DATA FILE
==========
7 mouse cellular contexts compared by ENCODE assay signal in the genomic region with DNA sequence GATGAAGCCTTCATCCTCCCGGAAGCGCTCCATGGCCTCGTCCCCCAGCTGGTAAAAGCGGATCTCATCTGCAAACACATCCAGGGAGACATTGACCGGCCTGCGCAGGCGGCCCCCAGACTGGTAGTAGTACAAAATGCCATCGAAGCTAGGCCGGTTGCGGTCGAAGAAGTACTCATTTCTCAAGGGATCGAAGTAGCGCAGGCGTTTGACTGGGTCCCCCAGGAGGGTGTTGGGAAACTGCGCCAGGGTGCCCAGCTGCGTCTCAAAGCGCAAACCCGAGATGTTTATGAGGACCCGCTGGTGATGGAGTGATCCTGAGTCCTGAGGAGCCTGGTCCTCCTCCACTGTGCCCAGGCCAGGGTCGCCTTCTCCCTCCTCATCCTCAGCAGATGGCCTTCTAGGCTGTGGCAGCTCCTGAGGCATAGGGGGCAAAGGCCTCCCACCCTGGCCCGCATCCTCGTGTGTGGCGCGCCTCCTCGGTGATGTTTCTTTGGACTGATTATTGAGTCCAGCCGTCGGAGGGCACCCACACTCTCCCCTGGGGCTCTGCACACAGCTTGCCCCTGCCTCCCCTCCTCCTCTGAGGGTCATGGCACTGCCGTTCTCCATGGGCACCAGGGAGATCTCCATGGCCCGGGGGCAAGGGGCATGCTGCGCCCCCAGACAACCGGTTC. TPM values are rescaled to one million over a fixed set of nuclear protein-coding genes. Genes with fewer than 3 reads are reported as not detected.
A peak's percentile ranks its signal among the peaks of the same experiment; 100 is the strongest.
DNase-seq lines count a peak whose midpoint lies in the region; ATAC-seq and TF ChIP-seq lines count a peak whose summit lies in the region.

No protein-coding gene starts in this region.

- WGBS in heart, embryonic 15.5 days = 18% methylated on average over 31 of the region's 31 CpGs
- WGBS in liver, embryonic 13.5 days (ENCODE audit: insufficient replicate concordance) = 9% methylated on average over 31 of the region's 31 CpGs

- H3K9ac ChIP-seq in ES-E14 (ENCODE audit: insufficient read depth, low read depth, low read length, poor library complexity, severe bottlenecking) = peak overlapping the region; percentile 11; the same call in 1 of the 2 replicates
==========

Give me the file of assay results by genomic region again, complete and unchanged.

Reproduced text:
7 mouse cellular contexts compared by ENCODE assay signal in the genomic region with DNA sequence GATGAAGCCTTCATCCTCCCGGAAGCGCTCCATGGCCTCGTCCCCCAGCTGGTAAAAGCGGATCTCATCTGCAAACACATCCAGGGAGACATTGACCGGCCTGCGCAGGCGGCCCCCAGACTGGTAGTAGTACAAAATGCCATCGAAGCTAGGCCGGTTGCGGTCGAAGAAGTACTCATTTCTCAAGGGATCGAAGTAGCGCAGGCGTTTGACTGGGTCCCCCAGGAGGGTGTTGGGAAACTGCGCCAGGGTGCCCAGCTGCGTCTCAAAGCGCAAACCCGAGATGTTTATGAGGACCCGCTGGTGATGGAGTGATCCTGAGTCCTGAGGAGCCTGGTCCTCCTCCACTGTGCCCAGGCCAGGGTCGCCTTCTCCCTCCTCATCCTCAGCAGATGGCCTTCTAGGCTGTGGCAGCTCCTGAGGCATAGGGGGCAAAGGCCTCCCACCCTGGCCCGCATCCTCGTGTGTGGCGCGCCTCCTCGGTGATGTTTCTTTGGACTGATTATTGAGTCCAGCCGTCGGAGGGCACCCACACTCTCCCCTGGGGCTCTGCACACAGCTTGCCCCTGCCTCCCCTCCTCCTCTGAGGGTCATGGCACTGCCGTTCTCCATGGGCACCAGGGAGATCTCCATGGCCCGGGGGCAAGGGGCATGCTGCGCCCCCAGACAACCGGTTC. TPM values are rescaled to one million over a fixed set of nuclear protein-coding genes. Genes with fewer than 3 reads are reported as not detected.
A peak's percentile ranks its signal among the peaks of the same experiment; 100 is the strongest.
DNase-seq lines count a peak whose midpoint lies in the region; ATAC-seq and TF ChIP-seq lines count a peak whose summit lies in the region.

No protein-coding gene starts in this region.

- WGBS in heart, embryonic 15.5 days = 18% methylated on average over 31 of the region's 31 CpGs
- WGBS in liver, embryonic 13.5 days (ENCODE audit: insufficient replicate concordance) = 9% methylated on average over 31 of the region's 31 CpGs

- H3K9ac ChIP-seq in ES-E14 (ENCODE audit: insufficient read depth, low read depth, low read length, poor library complexity, severe bottlenecking) = peak overlapping the region; percentile 11; the same call in 1 of the 2 replicates